Traditionally, courts of equity have declined to use the power of injunction to enforce the penal laws. However, the fact that certain conduct is a crime will not prevent the issuance of an injunction if the conduct also falls within a specific statute authorizing an injunction. ( People v. Lim (1941) 18 Cal.2d 872, 879-882 [ 118 P.2d 472] (gambling establishment, nuisance); People ex rel. Busch v. Projection Room Theater (1976) 17 Cal.3d 42, 49-53 [ 130 Cal.Rptr. 328, 550 P.2d 600] (exhibition of obscene films, nuisance); Weis v. Superior Court (1916) 30 Cal.App. 730, 731-732 [ 159 P. 464] (indecent exhibition, nuisance).) Here the unfair competition law specifically authorizes injunctions and civil penalties in addition to the remedies of the penal law. Section 17202 provides: "Notwithstanding Section 3369 of the Civil Code, specific or preventive relief may be granted to enforce a penalty, forfeiture, or penal law in a case of unfair competition." Section 17205 provides: "Unless otherwise expressly provided, the remedies or penalties provided by this chapter are cumulative to each other and to the remedies or penalties available under all other laws of this state." ( People v. McKale, supra, 25 Cal.3d 626, 633.)
Present Civil Code section 3369 provides: "Neither specific nor preventive relief can be granted to enforce a penalty or forfeiture in any case, nor to enforce a penal law, except in a case of nuisance or as otherwise provided by law."
Thus the unfair competition law is not a roving warrant for a prosecutor to use injunctions and civil penalties to enforce criminal laws. Its application to conduct which violates the penal law is limited to circumstances where such conduct is also a business practice. The trial court seemed concerned that if these sections were applicable in the circumstances of this case, they would equally be applicable to a streetwalking prostitute or a small-time bookie, who arguably are engaged in "business" of a criminal nature. Whether any particular conduct is a business practice within the meaning of section 17200 is a question of fact dependent on the circumstances of each case. The possible misapplication of the law in a future case should not prevent its proper application to the present case.
The same could be said of a heroin dealer, an example mentioned by the dissent. (See People v. K. Sakai Co., supra, 56 Cal.App.3d 531.)
The civil remedies of the unfair competition law were enacted because criminal remedies were too often inadequate to protect the public, especially where corporate defendants were concerned. (See People v. Superior Court ( Jayhill Corp.) (1973) 9 Cal.3d 283, 288-289 fn. 3 [ 107 Cal.Rptr. 192, 507 P.2d 1400, 55 A.L.R.3d 191]; Review of Selected 1965 Code Legislation (Cont.Ed.Bar 1965) p. 21; Bowley, Law Enforcement's Role in Consumer Protection (1974) 14 Santa Clara Law. 555, 564-567.) Courts can determine on a case-by-case basis whether the defendant's conduct involves "business practice" so as to be subject to the unfair competition law in addition to the criminal law.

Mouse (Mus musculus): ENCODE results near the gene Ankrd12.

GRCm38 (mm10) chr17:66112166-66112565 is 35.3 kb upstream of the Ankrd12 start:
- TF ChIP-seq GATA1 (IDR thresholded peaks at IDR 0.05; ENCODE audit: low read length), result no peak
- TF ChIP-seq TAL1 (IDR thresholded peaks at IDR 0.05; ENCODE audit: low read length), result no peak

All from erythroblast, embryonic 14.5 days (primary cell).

In this case defendants have chosen to conduct their unlawful business in corporate form, rendering application of the penal laws more difficult. They should not be heard to complain that the civil laws relating to business conduct are inapplicable too.
Defendants advance several additional arguments in support of the judgment. They argue that the assessment of the civil damages provided in section 17206 would amount to a penal sanction which would violate due process of law if imposed without the full panoply of rights available in a criminal trial, such as proof beyond a reasonable doubt and the right to a jury trial. The law is well settled to the contrary under the essentially identical provisions of Business and Professions Code section 17536 (civil penalty for false advertising). ( People v. Superior Court ( Kaufman) (1974) 12 Cal.3d 421, 431-432 [ 115 Cal.Rptr. 812, 525 P.2d 716]; People v. Witzerman (1972) 29 Cal.App.3d 169, 177 [ 105 Cal.Rptr. 284]; People v. Superior Court ( Kardon) (1973) 35 Cal.App.3d 710, 713 [ 111 Cal.Rptr. 14]; People v. Bestline Products, Inc. (1976) 61 Cal.App.3d 879, 916 [ 132 Cal.Rptr. 767].)